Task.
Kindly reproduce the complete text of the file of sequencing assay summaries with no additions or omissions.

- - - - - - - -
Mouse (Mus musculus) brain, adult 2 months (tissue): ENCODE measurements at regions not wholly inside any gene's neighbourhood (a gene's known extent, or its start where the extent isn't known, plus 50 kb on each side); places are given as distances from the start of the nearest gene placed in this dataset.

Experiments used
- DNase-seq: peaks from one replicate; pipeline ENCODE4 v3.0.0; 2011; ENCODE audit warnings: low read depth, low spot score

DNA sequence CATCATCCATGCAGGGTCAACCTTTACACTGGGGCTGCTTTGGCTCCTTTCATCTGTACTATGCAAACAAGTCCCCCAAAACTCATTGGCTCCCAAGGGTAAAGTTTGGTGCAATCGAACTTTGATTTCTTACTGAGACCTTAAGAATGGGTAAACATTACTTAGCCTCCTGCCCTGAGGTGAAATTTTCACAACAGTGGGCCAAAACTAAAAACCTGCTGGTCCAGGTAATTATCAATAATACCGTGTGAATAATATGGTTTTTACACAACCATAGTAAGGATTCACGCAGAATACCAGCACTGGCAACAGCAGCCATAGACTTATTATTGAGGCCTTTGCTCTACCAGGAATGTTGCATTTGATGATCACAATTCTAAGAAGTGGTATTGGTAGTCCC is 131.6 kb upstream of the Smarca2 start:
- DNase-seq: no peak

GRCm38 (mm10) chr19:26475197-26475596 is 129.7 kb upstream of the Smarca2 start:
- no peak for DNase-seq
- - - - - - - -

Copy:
Mouse (Mus musculus) brain, adult 2 months (tissue): ENCODE measurements at regions not wholly inside any gene's neighbourhood (a gene's known extent, or its start where the extent isn't known, plus 50 kb on each side); places are given as distances from the start of the nearest gene placed in this dataset.

Experiments used
- DNase-seq: peaks from one replicate; pipeline ENCODE4 v3.0.0; 2011; ENCODE audit warnings: low read depth, low spot score

DNA sequence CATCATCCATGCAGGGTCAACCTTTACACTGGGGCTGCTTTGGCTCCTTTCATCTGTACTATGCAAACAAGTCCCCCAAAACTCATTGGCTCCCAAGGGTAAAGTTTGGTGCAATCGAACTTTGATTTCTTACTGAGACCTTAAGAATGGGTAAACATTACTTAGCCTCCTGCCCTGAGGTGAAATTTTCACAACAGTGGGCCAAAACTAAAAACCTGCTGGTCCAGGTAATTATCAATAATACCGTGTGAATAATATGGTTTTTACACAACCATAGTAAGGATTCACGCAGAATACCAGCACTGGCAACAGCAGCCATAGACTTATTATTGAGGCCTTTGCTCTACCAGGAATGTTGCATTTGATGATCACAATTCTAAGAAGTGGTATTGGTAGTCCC is 131.6 kb upstream of the Smarca2 start:
- DNase-seq: no peak

GRCm38 (mm10) chr19:26475197-26475596 is 129.7 kb upstream of the Smarca2 start:
- no peak for DNase-seq